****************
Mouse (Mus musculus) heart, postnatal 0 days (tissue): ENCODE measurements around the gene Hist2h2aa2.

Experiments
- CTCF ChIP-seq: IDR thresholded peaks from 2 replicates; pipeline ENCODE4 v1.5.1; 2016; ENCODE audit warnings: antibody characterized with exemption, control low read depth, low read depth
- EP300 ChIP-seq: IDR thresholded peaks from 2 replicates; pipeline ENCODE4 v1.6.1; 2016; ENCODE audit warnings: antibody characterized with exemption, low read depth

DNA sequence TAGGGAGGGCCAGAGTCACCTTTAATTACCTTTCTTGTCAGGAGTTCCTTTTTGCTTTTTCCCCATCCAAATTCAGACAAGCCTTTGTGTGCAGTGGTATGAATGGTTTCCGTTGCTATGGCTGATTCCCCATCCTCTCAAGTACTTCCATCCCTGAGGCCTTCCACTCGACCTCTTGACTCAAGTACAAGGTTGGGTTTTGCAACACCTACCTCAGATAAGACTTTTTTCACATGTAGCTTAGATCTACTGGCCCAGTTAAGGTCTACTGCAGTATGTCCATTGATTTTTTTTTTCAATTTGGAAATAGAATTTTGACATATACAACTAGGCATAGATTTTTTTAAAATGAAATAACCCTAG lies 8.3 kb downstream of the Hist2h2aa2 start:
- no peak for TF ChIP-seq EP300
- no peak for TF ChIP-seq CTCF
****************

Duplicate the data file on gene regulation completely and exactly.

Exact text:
Mouse (Mus musculus) heart, postnatal 0 days (tissue): ENCODE measurements around the gene Hist2h2aa2.

Experiments
- CTCF ChIP-seq: IDR thresholded peaks from 2 replicates; pipeline ENCODE4 v1.5.1; 2016; ENCODE audit warnings: antibody characterized with exemption, control low read depth, low read depth
- EP300 ChIP-seq: IDR thresholded peaks from 2 replicates; pipeline ENCODE4 v1.6.1; 2016; ENCODE audit warnings: antibody characterized with exemption, low read depth

DNA sequence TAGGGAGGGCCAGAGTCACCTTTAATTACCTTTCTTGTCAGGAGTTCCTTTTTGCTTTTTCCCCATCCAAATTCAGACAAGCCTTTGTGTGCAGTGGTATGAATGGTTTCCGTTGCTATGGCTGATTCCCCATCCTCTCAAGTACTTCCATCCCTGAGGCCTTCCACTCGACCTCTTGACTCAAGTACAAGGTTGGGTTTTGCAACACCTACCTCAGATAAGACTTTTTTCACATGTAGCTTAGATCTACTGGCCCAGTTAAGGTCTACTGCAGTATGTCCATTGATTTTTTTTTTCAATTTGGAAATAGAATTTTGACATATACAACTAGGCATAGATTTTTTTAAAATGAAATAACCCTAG lies 8.3 kb downstream of the Hist2h2aa2 start:
- no peak for TF ChIP-seq EP300
- no peak for TF ChIP-seq CTCF